December 20, 2007
When Tim Russert asked Mitt Romney about the Mormon Church’s politically incorrect record on race, a teary eyed Romney urged that we should look at the actions of his father, former governor George Romney, rather than that of the church. Romney proudly proclaimed, “my dad walked out of the Republican convention in 1964 in San Francisco in part because Barry Goldwater in his speech gave my dad the impression that he was someone who would be weak on civil rights.”
Mitt Romney has spent much of his campaign attempting to reinvent himself as being a genuine conservative rather than a liberal Republican from New England. If Mitt Romney wishes to appeal to his father’s attacks on Goldwater as proof of his own views on race relations, then it should also reflect on his conservatism, or lack thereof.
In addition to walking out of the 1964 convention, George Romney refused to endorse Goldwater. He accused the conservative hero of cozying up to Southern Segregationists and being indifferent to the plight of African Americans. The elder Romney at least tried to maintain that he was not accusing Goldwater of being a racist, but stated that there was an “inconsistency between [Goldwater’s] personal record and public record.”
What was Goldwater’s public record on civil rights? He’d favored the integration of the Arizona National Guard. As a member of the Phoenix city council, he”d promoted desegregation of public facilities. Goldwater voted for national civil rights laws that dealt with narrowly defined voting rights that were in the government’s constitutional jurisdiction. What he opposed was the federal government getting involved in every single racial issue that occurs anywhere in the United States. In Conscience of a Conservative, he [or Brent Bozell] wrote:
“I believe that the problem of race relations, like all social and cultural problems, is best handled by the people directly concerned. Social and cultural change, however desirable, should not be effected by the engines of national power. Let us, through persuasion and education, seek to improve institutions we deem defective. But let us, in doing so, respect the orderly processes of the law.”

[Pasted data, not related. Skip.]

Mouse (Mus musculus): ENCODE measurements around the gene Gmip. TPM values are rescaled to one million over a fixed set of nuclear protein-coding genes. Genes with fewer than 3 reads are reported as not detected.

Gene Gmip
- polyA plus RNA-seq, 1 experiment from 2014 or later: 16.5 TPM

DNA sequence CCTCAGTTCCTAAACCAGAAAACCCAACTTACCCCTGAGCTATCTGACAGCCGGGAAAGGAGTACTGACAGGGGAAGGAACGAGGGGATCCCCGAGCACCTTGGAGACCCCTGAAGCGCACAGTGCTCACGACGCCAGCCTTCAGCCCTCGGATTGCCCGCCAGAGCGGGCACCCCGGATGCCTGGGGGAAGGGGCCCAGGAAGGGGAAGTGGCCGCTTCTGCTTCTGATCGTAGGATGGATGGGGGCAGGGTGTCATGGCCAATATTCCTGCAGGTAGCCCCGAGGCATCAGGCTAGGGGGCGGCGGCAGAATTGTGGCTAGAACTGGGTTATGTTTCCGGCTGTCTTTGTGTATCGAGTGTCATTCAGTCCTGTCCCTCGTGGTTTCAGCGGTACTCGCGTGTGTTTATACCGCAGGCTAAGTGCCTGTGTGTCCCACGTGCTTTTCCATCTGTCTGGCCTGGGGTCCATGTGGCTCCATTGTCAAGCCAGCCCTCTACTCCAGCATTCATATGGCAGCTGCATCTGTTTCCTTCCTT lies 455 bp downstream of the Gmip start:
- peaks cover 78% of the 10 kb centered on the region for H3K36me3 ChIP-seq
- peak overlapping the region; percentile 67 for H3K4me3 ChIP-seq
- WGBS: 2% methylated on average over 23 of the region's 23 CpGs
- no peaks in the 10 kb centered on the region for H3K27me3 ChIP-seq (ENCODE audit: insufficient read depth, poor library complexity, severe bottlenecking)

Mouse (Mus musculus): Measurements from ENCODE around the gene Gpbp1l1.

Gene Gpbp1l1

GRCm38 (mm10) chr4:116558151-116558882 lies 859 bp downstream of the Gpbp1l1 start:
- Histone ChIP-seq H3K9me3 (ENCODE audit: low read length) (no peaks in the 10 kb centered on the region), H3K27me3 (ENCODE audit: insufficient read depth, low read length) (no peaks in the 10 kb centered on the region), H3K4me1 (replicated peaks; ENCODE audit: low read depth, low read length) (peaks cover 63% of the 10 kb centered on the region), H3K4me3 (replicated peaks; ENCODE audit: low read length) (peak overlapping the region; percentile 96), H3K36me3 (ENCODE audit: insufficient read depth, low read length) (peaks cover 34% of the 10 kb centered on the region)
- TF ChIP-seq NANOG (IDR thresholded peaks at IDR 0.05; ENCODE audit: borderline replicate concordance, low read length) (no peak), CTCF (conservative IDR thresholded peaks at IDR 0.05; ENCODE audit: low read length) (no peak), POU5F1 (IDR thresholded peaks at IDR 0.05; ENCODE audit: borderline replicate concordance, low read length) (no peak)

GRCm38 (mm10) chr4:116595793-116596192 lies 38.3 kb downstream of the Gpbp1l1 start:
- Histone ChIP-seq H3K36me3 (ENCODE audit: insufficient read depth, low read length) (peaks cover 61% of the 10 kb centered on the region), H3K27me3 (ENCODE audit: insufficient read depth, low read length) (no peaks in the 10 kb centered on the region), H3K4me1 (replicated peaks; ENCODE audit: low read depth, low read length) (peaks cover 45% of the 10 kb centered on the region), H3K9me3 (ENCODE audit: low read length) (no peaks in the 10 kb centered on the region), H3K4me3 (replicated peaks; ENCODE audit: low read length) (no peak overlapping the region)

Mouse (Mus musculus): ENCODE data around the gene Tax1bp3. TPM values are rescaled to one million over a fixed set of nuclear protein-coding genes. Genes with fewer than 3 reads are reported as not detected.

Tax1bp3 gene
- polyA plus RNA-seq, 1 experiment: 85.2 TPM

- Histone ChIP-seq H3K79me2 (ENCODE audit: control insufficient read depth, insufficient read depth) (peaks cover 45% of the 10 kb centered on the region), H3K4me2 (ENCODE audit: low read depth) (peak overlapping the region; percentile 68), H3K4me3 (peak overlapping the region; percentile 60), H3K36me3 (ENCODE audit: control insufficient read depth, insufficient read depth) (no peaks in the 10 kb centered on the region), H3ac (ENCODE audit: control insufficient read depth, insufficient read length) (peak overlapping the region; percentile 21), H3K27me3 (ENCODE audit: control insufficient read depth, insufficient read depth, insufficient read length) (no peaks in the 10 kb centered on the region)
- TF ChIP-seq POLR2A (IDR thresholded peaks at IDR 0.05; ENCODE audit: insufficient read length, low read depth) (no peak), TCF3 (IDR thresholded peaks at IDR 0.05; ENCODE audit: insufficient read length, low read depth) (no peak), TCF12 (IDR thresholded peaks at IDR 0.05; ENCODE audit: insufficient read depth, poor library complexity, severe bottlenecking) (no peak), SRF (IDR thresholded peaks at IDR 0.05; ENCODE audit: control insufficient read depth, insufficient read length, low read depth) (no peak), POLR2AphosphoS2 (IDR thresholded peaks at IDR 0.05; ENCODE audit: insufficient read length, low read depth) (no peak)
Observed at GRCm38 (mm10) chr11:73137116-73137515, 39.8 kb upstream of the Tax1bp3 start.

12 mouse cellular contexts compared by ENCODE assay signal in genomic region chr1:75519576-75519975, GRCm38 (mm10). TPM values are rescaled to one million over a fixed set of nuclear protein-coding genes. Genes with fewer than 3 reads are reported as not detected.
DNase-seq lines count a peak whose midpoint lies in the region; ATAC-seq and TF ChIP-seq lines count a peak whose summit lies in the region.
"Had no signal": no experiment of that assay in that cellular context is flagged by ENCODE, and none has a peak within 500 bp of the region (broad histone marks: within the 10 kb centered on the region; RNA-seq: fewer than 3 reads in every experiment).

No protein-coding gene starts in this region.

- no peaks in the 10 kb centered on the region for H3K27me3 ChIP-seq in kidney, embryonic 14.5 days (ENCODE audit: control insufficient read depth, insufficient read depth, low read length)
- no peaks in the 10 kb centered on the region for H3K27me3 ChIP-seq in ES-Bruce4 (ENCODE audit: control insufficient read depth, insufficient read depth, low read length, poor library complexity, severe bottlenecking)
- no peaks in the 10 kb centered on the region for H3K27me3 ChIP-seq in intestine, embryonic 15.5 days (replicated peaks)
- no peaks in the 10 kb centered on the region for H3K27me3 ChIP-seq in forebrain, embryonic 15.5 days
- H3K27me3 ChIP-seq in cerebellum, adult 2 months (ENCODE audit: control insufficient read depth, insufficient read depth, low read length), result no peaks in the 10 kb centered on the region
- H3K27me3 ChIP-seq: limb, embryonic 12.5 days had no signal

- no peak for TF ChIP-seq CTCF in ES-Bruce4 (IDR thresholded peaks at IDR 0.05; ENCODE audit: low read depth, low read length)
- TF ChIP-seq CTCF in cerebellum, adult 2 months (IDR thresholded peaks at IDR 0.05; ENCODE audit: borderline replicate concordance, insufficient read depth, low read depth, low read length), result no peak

What outraged George Romney was Goldwater’s opposition to the 1964 Civil Rights Act that banned racial discrimination in employment. Goldwater’s main concern was that allowing the government to determine the motivations of a business owner would be nearly impossible, so it would allow bureaucrats to arbitrarily say who is discriminating or not. This almost immediately led to intrusive policies such as racial quotas and “disparate impact.”
George Romney’s unfounded condemnation of Barry Goldwater is just one of many instances of Rockefeller Republicans aligning with the left to attack real conservatives—from Robert Taft to all the way up to Pat Buchanan. That Mitt Romney is willing to appeal to his father’s slander tells us he is aligned with Rockefeller establishment instead of the Goldwater (and Reagan) wing of the GOP.
Fortunately there is at least one Republican candidate who follows Goldwater’s wisdom. In 2004, Ron Paul was the lone dissenter from H.Res. 676, which celebrated the 1964 Civil Rights Act. Paul gave a speech where he stated that any improvement on race relations is “due to changes in public attitudes and private efforts” not government bureaucrats.
Rather than improving race relations, the law “unconstitutionally expanded federal power, thus reducing liberty. Furthermore, by prompting raced-based quotas, this law undermined efforts to achieve a color-blind society and increased racial strife.”
This is just one of many examples that demonstrates how Ron Paul is a true conservative who puts principles before political correctness and that Mitt Romney is just another New England liberal.